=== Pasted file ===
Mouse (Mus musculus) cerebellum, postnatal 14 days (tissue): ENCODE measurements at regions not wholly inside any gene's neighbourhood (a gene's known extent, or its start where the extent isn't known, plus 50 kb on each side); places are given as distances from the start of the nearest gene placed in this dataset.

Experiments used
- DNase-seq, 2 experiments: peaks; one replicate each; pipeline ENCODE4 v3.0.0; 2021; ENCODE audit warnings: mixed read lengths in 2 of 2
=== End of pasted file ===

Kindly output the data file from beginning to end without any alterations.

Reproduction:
Mouse (Mus musculus) cerebellum, postnatal 14 days (tissue): ENCODE measurements at regions not wholly inside any gene's neighbourhood (a gene's known extent, or its start where the extent isn't known, plus 50 kb on each side); places are given as distances from the start of the nearest gene placed in this dataset.

Experiments used
- DNase-seq, 2 experiments: peaks; one replicate each; pipeline ENCODE4 v3.0.0; 2021; ENCODE audit warnings: mixed read lengths in 2 of 2